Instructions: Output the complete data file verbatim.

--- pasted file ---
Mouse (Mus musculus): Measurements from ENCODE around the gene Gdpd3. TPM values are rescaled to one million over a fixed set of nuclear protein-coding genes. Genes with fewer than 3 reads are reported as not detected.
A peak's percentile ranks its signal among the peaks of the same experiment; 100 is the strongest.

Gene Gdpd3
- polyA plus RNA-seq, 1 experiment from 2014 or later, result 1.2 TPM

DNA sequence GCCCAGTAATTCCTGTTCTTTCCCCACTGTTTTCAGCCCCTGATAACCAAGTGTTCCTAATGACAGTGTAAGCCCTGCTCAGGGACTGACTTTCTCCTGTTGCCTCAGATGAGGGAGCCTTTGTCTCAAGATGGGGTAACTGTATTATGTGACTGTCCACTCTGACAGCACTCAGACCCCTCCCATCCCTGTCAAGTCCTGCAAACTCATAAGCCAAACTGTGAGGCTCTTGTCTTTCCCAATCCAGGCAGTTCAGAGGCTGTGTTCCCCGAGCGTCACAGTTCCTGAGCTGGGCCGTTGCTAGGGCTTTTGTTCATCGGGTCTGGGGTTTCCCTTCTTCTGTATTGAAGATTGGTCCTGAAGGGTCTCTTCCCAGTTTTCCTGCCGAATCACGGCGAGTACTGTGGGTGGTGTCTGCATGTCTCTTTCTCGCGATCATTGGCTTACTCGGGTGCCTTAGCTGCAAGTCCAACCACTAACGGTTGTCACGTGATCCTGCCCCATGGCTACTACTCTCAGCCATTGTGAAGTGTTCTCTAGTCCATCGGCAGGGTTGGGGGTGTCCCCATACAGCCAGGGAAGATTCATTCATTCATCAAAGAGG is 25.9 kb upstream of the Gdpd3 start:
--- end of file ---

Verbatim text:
Mouse (Mus musculus): Measurements from ENCODE around the gene Gdpd3. TPM values are rescaled to one million over a fixed set of nuclear protein-coding genes. Genes with fewer than 3 reads are reported as not detected.
A peak's percentile ranks its signal among the peaks of the same experiment; 100 is the strongest.

Gene Gdpd3
- polyA plus RNA-seq, 1 experiment from 2014 or later, result 1.2 TPM

DNA sequence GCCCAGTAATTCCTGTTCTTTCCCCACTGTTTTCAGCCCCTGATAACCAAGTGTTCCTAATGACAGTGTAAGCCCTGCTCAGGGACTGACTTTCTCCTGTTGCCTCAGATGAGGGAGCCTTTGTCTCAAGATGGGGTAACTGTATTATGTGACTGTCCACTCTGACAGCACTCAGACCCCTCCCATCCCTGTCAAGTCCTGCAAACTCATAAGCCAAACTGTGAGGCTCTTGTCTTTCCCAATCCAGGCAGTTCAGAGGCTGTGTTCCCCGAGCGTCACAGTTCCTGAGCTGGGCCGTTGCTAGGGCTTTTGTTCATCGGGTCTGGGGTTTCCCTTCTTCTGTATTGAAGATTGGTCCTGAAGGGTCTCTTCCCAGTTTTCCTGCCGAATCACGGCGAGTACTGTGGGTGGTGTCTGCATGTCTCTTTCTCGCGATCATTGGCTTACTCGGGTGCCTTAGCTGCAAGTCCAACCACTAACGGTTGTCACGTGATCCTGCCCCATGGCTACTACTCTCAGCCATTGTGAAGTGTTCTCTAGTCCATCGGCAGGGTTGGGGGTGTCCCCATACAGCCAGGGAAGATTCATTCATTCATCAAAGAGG is 25.9 kb upstream of the Gdpd3 start: